On SupChina in 2017:

—Jeremy Goldkorn

2. Trade war, day 162: One Canadian in touch with embassy

Here are the latest updates on the Canada-China hostage situation, as well as developments in the trade war.

One of the two detained Canadians, Michael Kovrig, is now in touch with his embassy, Joanna Chiu at The Star Vancouver reports:

Global Affairs Canada just released update that Canada’s ambassador was able to meet with Kovrig in Beijing. Still no consular access to second missing Canadian Michael Spavor. It is a relief to hear at least that Kovrig is physically able to meet with the ambassador.

Amid the anti-Canada ferver in China, luxury jacket maker Canada Goose has delayed the opening of its first physical store in the country, which is slated to be located in Beijing’s Sanlitun district.

We also now have a bit more background on what led up to initial detention of Huawei CFO Mèng Wǎnzhōu 孟晚舟, per the Sydney Morning Herald:

It was a warm evening this past July when Canadian Prime Minister Justin Trudeau shared a drink with the world’s most powerful intelligence network.

Spy chiefs from the Five Eyes nations [Australia, the US, Canada, New Zealand and the UK] had come to a secure resort in coastal Nova Scotia for an informal evening after intense talks in nearby Ottawa…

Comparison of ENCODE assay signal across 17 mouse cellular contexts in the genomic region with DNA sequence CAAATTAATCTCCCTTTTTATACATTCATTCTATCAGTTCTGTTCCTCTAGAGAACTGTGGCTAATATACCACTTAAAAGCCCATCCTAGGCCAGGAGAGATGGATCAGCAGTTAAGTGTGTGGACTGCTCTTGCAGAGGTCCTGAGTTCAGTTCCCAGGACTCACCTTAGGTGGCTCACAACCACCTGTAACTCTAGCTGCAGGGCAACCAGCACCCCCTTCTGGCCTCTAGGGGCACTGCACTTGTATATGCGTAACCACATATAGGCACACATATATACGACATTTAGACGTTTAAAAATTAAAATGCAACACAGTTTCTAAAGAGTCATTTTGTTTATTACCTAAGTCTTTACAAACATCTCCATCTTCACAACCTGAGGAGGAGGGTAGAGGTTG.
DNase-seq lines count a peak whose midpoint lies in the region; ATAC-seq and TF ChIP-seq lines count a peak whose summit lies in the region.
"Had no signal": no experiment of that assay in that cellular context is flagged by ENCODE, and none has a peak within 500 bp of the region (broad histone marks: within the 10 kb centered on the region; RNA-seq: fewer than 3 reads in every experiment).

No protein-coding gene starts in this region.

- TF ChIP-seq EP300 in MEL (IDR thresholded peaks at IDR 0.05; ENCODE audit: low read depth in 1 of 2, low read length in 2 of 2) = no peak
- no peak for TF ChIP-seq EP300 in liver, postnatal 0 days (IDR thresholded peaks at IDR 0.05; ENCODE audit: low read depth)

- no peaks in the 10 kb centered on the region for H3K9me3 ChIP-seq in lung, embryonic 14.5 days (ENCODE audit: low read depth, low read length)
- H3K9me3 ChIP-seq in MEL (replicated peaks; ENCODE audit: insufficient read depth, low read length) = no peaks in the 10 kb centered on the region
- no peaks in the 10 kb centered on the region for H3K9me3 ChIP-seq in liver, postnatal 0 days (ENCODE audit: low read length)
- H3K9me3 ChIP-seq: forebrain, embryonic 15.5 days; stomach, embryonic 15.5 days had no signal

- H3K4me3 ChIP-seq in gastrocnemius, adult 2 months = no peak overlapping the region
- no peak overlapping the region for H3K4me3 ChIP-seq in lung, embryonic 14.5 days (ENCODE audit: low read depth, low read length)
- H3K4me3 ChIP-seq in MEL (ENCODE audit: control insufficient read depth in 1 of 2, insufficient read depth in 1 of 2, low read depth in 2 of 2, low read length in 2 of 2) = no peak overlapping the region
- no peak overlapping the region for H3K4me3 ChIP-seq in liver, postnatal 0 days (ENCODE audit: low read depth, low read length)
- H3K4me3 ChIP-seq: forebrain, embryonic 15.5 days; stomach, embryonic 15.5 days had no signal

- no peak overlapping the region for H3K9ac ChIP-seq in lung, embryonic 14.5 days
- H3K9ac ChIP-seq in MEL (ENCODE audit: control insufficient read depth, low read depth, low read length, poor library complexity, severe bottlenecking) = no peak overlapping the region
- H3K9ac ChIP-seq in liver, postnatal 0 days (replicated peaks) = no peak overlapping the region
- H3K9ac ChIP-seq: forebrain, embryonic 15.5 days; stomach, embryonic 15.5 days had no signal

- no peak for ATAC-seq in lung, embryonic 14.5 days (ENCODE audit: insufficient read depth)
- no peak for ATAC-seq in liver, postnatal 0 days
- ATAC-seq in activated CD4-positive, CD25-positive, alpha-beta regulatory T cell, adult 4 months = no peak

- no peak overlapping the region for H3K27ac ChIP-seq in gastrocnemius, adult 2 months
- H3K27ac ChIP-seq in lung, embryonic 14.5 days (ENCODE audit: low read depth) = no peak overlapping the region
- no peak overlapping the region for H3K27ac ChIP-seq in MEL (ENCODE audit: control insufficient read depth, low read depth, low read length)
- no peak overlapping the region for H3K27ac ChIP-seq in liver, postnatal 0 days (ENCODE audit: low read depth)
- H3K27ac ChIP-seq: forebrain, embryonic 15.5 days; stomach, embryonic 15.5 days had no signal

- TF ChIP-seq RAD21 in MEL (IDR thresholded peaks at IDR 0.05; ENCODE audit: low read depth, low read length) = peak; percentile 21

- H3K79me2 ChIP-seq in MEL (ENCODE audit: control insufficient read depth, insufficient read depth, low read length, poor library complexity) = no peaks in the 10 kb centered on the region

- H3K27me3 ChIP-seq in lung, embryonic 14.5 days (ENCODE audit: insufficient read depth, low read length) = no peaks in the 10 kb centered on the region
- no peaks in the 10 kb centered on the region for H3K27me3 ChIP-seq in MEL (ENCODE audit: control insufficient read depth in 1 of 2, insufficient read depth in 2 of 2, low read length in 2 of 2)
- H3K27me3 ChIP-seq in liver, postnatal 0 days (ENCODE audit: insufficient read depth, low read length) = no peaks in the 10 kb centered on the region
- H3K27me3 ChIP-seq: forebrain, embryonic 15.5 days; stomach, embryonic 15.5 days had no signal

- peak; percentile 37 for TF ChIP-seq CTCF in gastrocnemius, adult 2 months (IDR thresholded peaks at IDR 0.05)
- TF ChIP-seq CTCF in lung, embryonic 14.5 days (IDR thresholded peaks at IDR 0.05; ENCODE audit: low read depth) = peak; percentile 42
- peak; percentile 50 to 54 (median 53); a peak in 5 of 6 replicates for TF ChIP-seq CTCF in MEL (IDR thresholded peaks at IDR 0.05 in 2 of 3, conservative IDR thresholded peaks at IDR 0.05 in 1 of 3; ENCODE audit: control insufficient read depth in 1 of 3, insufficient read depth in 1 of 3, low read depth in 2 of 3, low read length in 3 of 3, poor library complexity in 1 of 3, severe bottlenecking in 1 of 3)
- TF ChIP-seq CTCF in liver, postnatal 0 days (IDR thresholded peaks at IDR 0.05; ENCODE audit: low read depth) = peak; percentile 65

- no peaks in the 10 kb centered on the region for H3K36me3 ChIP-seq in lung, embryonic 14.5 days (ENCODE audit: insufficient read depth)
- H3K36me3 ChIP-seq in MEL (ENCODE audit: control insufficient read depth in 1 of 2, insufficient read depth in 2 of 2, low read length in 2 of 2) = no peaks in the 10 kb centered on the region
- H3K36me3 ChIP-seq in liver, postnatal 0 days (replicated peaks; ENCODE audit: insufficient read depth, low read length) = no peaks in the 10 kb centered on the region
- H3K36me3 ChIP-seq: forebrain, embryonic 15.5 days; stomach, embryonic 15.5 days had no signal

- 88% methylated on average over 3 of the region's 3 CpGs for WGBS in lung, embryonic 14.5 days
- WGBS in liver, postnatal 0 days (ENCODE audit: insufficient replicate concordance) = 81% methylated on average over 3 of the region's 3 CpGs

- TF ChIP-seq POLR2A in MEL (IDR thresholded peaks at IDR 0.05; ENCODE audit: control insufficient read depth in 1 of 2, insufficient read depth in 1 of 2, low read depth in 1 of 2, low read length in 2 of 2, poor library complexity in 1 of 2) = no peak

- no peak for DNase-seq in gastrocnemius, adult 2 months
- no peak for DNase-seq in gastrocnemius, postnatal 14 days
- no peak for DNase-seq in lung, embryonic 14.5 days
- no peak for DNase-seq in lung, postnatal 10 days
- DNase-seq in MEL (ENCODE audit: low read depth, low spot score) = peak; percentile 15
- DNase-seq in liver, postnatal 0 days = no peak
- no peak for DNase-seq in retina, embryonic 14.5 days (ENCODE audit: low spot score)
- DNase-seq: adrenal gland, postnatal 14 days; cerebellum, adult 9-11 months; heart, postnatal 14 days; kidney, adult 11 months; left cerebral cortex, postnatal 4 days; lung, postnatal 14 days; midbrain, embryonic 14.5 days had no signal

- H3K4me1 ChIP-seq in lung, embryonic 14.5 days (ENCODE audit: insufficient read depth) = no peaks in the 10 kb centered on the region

The conversation returned to a debate…should the agencies go public with their concerns about China?…

As the spy bosses sat down to savour Nova Scotia’s famous lobster that evening with a glass of local wine, their recent clash with Russia was seen as a template for the power of working collectively…

Not all agreed to speak publicly about China when they returned home, but all were determined to act. And the Five Eyes network would include allies like Japan and Germany in the conversation.

The timeline SMH provides shows how “operation hang up on Huawei” has heated up since that important meeting in July:

  • February 24 – Malcolm Turnbull [was lobbied by] US spy agencies to ban Huawei and ZTE from Australian 5G network

  • August 19 – Turnbull rings US President Donald Trump and tells him of the Huawei, ZTE ban

  • August 23 – Australia announces Huawei, ZTE ban

  • August 24 – Turnbull dumped as Prime Minister

  • October 29 – Mike Burgess explains decision to ban “high risk vendors” from 5G, cites risks to critical infrastructure